Once scathing of the attractions of Software-as-a-Service, Newforma is now actively embracing the cloud, SaaS, BIM and mobile, and eyeing potential social media ideas for future product development.
Last week I learned more about Newforma, developer of the enterprise-based Newforma Project Center application and now a recent entrant to the Software-as-a-Service collaboration space with its August acquisition of US-based Attolist, formerly provider of the AEC-Sync platform (post) – now re-branded Newforma Project Cloud. Having met Tim Bates, EMEA director, in late August, I was invited to a Newforma briefing at London’s Building Centre on Wednesday, and then got chance for a one-to-one chat with Newforma CEO Ian Howell the following day.
“Google for projects”
The core enterprise product Newforma Project Center is targeted primarily towards architectural and engineering firms, and its UK adopters include some well-known companies, including HOK, BDP (once a user of QA’s Teambinder, I recall), Aedas, Fosters, Scott Brownrigg, Steffian Bradley, Make and PRP. Outside design consultancies, adoption has been more limited, with about 50 construction firms using the on-premise solution. However, Ian explained that some US-based contractors such as Turner Construction preferred to use the system on some individual projects but not universally, “partly because many contractors prefer to adopt a project cost centre approach to data management.”
Tim Bates describes the on-premise system as a solution to “messy desk syndrome”, helping medium-to-large sized firms to index and manage the thousands of project-related communications they handle internally every day (note: ‘projects’ here usually include many non-construction projects – many internal exchanges can concern a wide variety of internal subjects). The company LAN-based Newforma Indexing Server can manage large volumes of unstructured information, including emails and PDFs, and provides powerful search tools to help people look across numerous folders and find, view and make use of documents, drawings, and associated email correspondence and process forms (“Google for projects,” he called it). It also helps create the all-important audit trails that can be useful in avoiding or at least mitigating litigation. Both Tim and Ian quote the tweet from a user (Carl Davis, President and CEO of Array Healthcare Facilities Solutions) who saved $150,000 from finding one key email, among 36,000 others on a project.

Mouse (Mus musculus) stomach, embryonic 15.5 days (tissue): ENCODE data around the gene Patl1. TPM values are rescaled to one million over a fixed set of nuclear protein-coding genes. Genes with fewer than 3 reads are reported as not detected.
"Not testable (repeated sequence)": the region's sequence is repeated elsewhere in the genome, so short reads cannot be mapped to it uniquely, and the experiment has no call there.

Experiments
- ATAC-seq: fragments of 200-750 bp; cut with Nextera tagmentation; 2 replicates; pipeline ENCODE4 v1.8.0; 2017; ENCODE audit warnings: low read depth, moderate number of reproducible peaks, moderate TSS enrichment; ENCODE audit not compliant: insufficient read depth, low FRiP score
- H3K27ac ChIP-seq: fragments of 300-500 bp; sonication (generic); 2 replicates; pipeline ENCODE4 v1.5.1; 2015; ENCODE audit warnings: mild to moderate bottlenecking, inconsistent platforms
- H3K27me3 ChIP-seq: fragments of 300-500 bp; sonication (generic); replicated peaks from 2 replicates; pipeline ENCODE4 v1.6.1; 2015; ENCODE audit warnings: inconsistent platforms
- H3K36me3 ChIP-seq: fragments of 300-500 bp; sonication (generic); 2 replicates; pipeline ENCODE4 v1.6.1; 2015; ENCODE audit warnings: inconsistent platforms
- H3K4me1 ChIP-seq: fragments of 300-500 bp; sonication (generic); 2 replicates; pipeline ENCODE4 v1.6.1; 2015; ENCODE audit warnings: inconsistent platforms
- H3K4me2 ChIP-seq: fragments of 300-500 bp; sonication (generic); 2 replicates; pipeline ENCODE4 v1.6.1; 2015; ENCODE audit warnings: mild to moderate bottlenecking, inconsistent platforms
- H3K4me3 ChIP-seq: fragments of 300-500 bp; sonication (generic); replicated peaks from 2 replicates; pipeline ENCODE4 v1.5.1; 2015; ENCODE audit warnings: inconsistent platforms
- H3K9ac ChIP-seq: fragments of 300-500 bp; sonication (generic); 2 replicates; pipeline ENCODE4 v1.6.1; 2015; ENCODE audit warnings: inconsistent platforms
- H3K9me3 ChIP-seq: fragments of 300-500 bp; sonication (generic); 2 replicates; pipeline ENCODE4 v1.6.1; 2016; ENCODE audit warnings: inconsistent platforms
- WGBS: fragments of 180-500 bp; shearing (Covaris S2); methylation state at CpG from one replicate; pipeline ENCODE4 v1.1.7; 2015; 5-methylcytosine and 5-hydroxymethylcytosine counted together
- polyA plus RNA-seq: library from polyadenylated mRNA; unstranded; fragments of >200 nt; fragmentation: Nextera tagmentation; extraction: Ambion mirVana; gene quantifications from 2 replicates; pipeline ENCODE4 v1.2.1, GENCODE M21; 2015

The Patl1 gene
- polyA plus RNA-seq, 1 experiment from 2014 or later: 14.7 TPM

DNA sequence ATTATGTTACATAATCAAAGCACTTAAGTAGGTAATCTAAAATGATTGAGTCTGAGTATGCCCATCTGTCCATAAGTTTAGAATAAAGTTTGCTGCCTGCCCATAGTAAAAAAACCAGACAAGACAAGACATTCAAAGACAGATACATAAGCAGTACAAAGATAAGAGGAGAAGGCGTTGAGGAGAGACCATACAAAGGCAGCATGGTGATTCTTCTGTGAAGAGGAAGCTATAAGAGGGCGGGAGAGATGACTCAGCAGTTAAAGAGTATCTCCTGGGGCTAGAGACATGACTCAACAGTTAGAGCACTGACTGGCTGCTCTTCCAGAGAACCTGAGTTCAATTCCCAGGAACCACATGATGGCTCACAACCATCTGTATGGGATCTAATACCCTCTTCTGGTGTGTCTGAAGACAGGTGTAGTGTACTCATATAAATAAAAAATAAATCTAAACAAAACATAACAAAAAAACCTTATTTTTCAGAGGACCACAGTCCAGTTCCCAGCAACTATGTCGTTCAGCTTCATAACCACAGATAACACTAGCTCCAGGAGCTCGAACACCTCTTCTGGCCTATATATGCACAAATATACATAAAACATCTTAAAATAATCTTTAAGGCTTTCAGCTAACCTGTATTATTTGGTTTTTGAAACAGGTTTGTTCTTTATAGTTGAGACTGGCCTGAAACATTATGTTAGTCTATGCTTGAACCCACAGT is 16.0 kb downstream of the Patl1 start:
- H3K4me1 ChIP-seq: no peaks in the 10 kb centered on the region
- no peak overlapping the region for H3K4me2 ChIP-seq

(Newforma Project Center’s focus on design firms and on managing in-house projects and management of email and other documentation reminds me of Nottingham, UK-based Union Square’s Workspace which has a similar approach.)
Embracing cloud and mobile
With its Newforma-to-Newforma technology, shared folders can be securely synchronised with collaborators in other firms who are also using Newforma on a common project.
The Attolist acquisition has given the company the option to offer a complementary cloud-based sharing capability. A hosted project can also leverage Newforma-to-Newforma, thus avoiding the overhead of exchanging files by others who are also using Newforma Project Center. Another August 2012 addition – of the Maine-based mobile application developer TapTapas – has resulted in the launch of the first of a series of mobile apps to support Newforma out in the field. Snagging app Newforma Punch List came out last October, for example, and will be followed soon by a Field Notes app (again, I see trends: global SaaS vendor Aconex has recently launched apps in both these areas too – post); further Newforma apps – Plans (mobile mark-up), RFIs, Submittals, Action items – are in the pipeline, and Ian stressed these will be integrated with each other.